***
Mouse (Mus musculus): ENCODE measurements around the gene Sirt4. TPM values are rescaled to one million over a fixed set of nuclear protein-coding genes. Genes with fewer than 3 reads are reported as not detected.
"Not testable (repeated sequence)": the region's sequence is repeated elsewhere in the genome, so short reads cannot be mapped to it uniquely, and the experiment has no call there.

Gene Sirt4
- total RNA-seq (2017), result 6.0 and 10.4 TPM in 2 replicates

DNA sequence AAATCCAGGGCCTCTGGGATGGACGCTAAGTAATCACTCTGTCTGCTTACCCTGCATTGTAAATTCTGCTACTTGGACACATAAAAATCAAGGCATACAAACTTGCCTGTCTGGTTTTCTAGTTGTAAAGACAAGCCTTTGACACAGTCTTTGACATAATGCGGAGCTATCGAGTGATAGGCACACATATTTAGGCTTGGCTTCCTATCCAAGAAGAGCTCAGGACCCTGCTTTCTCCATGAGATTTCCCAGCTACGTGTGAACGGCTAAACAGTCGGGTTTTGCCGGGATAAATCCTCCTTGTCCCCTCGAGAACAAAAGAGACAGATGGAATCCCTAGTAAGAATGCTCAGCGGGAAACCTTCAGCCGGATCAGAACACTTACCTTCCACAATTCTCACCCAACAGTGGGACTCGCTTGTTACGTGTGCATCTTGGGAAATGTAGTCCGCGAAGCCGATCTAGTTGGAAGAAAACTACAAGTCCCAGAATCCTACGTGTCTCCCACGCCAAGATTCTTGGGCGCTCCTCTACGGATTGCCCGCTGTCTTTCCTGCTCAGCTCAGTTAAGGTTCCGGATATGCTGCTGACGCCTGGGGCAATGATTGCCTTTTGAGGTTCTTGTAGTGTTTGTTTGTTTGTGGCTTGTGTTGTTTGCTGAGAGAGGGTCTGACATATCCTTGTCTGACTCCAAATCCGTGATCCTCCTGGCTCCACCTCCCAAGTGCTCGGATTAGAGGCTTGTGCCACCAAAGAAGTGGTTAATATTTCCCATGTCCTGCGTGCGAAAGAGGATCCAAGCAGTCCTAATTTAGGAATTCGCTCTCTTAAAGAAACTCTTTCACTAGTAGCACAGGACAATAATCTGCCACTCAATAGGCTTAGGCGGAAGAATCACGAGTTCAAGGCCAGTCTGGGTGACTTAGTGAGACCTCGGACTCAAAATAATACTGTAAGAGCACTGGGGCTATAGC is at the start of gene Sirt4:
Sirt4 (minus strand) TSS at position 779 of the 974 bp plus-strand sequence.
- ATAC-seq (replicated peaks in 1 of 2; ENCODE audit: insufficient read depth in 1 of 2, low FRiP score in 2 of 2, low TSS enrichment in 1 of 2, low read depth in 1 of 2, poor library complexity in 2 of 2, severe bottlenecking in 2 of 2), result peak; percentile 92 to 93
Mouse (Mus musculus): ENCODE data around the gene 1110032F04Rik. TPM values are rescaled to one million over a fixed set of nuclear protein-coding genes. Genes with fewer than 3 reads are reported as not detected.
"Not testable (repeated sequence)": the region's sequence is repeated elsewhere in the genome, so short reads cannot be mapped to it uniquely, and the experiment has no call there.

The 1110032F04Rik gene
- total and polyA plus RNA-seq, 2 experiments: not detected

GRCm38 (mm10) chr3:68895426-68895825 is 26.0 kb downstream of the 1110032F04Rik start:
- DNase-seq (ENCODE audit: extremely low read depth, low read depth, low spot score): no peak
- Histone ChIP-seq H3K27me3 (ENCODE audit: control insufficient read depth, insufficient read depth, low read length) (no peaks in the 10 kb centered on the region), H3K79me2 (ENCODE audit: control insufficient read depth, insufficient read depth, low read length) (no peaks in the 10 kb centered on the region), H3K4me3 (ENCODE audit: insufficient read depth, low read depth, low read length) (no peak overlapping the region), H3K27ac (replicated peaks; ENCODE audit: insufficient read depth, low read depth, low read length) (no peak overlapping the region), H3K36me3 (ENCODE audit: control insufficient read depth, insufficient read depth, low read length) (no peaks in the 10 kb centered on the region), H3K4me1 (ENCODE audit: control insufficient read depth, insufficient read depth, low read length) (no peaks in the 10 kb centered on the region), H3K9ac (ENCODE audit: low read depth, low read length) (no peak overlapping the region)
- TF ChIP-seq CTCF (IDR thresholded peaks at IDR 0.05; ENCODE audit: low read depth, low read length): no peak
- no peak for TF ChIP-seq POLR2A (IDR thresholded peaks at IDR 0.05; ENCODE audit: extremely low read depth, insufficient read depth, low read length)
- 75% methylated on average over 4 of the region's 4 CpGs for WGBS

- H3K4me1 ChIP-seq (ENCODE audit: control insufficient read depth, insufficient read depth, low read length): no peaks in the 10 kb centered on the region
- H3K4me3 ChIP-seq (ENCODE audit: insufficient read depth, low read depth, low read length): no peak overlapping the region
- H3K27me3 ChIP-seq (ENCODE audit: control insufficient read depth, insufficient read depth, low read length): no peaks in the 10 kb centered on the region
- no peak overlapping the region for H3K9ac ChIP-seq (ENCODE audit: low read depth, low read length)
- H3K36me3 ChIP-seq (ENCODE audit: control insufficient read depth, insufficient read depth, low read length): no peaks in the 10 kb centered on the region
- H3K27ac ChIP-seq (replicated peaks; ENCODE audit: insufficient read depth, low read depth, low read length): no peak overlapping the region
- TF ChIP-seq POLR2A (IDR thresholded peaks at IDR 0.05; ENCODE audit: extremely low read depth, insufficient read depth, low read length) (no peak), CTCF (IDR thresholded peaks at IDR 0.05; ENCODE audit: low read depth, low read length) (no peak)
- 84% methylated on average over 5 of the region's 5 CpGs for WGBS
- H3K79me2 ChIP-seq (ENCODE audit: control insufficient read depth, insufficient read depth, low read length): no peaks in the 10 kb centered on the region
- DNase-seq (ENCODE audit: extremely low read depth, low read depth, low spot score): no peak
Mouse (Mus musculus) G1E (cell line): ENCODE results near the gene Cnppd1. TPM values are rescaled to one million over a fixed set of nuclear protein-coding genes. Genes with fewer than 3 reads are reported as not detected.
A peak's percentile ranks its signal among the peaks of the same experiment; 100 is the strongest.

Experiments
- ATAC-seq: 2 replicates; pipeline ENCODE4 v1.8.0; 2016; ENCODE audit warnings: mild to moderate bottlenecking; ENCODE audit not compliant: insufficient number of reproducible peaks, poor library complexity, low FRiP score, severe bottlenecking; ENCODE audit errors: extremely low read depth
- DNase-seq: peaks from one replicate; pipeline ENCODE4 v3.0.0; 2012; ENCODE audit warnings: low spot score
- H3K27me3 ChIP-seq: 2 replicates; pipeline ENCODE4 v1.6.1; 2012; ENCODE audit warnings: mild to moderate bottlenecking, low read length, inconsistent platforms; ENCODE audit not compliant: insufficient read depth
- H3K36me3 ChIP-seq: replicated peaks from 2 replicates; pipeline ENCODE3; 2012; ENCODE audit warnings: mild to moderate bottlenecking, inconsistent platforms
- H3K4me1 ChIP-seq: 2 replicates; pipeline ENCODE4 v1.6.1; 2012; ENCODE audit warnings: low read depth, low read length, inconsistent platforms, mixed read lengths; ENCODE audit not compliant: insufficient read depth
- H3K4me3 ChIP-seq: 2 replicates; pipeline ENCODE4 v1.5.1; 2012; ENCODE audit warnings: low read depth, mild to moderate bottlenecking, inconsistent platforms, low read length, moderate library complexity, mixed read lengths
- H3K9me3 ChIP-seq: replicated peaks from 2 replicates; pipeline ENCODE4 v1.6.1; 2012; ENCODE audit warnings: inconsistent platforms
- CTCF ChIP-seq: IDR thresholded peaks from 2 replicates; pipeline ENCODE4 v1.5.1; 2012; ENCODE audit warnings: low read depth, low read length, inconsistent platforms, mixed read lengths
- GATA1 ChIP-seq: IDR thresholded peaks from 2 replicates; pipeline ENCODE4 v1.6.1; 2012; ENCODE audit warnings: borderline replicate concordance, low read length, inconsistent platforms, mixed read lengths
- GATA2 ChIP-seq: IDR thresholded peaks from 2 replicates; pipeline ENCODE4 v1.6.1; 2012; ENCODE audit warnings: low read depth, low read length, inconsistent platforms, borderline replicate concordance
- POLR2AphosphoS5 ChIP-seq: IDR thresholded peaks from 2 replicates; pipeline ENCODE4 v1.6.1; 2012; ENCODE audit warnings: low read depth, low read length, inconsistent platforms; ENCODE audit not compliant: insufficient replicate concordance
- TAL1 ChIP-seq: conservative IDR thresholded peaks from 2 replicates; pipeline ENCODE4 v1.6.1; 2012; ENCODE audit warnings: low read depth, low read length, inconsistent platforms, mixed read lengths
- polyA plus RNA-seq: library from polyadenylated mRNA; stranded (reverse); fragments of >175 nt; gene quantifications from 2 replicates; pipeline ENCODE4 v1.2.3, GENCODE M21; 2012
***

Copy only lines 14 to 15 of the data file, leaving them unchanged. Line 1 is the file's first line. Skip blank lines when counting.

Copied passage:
- Histone ChIP-seq H3K27me3 (ENCODE audit: control insufficient read depth, insufficient read depth, low read length) (no peaks in the 10 kb centered on the region), H3K79me2 (ENCODE audit: control insufficient read depth, insufficient read depth, low read length) (no peaks in the 10 kb centered on the region), H3K4me3 (ENCODE audit: insufficient read depth, low read depth, low read length) (no peak overlapping the region), H3K27ac (replicated peaks; ENCODE audit: insufficient read depth, low read depth, low read length) (no peak overlapping the region), H3K36me3 (ENCODE audit: control insufficient read depth, insufficient read depth, low read length) (no peaks in the 10 kb centered on the region), H3K4me1 (ENCODE audit: control insufficient read depth, insufficient read depth, low read length) (no peaks in the 10 kb centered on the region), H3K9ac (ENCODE audit: low read depth, low read length) (no peak overlapping the region)
- TF ChIP-seq CTCF (IDR thresholded peaks at IDR 0.05; ENCODE audit: low read depth, low read length): no peak